The attorney representing three former students who sued the Pine-Richland School District says the parties are expected to sign a settlement in the next few days.
Omar Gonzalez-Pagan, with New York-based Lambda Legal which advocates for LGBTQIA rights, declined to comment on the terms of the settlement until then.
The board approved the settlement 6-2 last week. In the same vote it adopted an updated nondiscrimination policy that allows transgender students to use a bathroom corresponding to their gender identity, and their preferred name and pronoun without legal documentation. The three students attorney Gonzalez-Pagan represents graduated in June.
“I think the policies that were adopted here as a result of this agreement speak well of the Pine-Richland School District in agreeing to them and really is a good outcome that other schools should emulate,” he said.
Last year, the district north of Pittsburgh approved a policy that required students to use a bathroom corresponding to their biological sex. In February, a U.S. District Court judge ruled that the policy was discriminatory and ordered an injunction.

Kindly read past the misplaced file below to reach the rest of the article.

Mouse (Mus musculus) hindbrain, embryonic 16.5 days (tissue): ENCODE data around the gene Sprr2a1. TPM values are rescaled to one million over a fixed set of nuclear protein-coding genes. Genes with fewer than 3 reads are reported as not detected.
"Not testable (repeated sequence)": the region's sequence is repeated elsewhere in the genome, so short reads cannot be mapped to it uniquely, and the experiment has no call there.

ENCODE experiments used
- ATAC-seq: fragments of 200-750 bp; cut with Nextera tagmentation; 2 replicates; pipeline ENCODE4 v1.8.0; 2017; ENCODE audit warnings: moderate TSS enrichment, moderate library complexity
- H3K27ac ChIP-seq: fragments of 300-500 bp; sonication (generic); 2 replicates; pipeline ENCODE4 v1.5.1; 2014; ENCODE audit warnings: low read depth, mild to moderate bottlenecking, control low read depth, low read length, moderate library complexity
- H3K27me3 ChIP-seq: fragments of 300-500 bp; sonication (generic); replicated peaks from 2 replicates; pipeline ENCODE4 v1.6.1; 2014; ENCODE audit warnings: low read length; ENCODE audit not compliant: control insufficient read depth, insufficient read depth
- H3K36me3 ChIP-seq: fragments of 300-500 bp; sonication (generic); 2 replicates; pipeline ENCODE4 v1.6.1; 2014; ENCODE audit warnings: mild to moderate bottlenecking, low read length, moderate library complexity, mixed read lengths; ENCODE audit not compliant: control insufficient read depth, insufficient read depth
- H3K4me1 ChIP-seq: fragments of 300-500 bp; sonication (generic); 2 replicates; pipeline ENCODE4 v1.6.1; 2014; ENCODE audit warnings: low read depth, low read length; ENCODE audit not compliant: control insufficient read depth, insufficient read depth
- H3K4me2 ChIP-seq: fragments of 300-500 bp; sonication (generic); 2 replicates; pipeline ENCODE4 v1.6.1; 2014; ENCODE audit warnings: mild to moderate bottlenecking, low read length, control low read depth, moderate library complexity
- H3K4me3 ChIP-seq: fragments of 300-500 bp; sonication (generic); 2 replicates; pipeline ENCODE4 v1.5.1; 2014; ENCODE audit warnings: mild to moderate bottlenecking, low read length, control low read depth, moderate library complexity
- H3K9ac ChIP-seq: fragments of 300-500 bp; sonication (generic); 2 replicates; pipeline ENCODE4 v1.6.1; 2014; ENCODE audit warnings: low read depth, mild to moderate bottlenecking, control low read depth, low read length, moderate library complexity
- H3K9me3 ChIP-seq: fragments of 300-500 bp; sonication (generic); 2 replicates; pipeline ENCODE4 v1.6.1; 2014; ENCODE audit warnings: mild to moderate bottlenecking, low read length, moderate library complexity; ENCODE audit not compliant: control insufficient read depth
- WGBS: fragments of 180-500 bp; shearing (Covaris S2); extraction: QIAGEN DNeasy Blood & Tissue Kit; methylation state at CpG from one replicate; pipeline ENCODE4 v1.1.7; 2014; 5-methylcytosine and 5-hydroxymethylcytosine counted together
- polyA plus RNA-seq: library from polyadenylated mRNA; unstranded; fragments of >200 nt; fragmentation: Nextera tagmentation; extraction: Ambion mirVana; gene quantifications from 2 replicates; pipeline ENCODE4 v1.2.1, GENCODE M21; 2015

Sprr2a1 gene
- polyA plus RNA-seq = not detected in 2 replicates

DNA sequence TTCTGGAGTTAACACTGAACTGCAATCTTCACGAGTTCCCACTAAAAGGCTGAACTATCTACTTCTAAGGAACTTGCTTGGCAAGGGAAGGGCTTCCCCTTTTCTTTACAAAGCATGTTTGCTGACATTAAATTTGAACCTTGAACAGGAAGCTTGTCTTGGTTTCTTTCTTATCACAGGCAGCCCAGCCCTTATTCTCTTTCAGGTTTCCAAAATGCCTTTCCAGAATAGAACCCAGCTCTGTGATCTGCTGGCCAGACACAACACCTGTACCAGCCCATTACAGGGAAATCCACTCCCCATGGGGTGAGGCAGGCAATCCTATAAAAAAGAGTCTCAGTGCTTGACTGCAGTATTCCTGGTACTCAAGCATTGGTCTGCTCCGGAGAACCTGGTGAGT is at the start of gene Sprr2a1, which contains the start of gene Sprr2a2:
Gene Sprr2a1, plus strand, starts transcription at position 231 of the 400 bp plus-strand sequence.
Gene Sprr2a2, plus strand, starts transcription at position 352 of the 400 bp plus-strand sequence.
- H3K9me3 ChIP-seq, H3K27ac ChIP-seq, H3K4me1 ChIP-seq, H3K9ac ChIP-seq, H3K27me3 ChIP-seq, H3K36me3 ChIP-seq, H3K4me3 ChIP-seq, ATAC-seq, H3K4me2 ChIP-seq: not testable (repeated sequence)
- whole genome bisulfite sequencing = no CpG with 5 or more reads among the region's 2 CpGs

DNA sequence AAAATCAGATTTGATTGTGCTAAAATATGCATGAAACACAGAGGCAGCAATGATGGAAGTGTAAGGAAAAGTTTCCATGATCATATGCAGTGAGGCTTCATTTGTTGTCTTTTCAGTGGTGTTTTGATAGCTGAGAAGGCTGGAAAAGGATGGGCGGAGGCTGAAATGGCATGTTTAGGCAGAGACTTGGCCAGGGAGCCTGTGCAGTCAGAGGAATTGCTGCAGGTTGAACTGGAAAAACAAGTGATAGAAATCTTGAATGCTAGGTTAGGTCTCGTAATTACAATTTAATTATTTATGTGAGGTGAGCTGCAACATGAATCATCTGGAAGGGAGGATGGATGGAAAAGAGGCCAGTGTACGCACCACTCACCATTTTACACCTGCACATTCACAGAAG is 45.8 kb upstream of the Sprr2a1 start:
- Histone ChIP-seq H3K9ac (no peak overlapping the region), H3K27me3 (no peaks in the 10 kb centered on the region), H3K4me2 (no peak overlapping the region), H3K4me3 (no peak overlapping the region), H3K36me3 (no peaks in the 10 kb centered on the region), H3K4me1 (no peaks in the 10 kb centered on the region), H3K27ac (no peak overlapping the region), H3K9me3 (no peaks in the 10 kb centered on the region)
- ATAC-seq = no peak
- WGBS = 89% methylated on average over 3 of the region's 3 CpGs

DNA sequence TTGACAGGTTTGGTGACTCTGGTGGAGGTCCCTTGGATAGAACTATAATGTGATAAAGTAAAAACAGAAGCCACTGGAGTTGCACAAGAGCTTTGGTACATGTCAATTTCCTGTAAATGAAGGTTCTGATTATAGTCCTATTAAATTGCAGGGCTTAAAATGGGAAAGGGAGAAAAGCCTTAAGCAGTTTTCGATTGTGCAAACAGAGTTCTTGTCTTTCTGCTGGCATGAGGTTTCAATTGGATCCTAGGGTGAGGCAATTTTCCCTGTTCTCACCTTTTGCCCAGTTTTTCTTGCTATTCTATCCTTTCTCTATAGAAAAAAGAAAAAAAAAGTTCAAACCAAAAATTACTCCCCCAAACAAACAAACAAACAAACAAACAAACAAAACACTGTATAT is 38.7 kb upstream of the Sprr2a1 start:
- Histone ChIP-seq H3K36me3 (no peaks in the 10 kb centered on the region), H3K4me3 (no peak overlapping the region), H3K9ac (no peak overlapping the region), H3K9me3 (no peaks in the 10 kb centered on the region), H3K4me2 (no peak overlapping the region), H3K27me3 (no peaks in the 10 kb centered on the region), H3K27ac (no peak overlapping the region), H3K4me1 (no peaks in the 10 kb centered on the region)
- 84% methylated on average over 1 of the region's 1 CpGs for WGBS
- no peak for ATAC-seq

His ruling stated, “Unlike every other student, the plaintiffs would have to use restrooms where they are wholly unlike everyone else in appearance, manner, model of living and treatment at school.”
The ruling determined the policy discriminated against students based on, “transgender status.”
District spokesperson Rachel Hathhorn confirmed in a written statement that the district has reached an agreement with the students.
“As a result, any student across the District may access restrooms based upon his or her consistently and uniformly asserted gender identity. Any student may also access a single-user restroom. As part of the settlement, the District has updated and board approved various policies and other documents. In addition, an Administrative Regulation has been developed to provide clarity around this topic,” she said in the statement.
In February, the U.S. Justice and Education departments reversed an Obama administration directive passed in May that allowed transgender students to use the public school facilities like bathrooms and locker rooms that correspond with their gender identity.